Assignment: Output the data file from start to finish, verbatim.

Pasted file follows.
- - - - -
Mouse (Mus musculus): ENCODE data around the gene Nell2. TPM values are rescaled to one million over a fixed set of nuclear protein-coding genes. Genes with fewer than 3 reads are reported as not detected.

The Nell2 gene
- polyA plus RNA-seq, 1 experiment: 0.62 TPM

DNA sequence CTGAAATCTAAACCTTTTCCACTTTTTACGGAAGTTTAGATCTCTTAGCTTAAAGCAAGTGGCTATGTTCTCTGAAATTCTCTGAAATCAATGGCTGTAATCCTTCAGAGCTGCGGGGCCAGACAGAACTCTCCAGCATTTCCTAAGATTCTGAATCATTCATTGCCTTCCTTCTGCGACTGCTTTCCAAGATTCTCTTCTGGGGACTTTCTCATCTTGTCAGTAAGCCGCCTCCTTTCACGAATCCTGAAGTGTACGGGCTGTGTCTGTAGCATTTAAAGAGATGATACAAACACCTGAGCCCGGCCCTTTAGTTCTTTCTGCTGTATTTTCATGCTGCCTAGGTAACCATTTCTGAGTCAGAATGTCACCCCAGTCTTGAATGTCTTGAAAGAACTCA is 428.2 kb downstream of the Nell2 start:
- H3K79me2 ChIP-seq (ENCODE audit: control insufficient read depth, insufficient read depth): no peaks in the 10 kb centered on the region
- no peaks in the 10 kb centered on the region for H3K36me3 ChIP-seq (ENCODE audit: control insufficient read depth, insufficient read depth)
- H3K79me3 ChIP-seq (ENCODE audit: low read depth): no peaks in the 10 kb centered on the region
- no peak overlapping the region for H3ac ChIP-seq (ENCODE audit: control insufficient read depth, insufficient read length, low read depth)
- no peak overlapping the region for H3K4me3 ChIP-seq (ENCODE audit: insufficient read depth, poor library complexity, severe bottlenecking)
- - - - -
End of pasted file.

Mouse (Mus musculus): ENCODE data around the gene Nell2. TPM values are rescaled to one million over a fixed set of nuclear protein-coding genes. Genes with fewer than 3 reads are reported as not detected.

The Nell2 gene
- polyA plus RNA-seq, 1 experiment: 0.62 TPM

DNA sequence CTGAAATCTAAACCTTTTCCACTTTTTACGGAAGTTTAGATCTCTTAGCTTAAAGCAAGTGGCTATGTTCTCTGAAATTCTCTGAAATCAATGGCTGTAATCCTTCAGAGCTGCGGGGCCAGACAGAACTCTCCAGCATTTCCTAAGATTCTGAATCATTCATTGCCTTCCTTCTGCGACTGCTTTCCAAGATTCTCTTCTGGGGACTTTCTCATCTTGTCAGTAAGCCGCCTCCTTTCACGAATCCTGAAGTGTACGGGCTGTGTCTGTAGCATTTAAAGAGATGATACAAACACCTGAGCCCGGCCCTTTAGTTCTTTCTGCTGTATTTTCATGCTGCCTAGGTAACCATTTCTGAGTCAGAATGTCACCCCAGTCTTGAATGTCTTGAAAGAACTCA is 428.2 kb downstream of the Nell2 start:
- H3K79me2 ChIP-seq (ENCODE audit: control insufficient read depth, insufficient read depth): no peaks in the 10 kb centered on the region
- no peaks in the 10 kb centered on the region for H3K36me3 ChIP-seq (ENCODE audit: control insufficient read depth, insufficient read depth)
- H3K79me3 ChIP-seq (ENCODE audit: low read depth): no peaks in the 10 kb centered on the region
- no peak overlapping the region for H3ac ChIP-seq (ENCODE audit: control insufficient read depth, insufficient read length, low read depth)
- no peak overlapping the region for H3K4me3 ChIP-seq (ENCODE audit: insufficient read depth, poor library complexity, severe bottlenecking)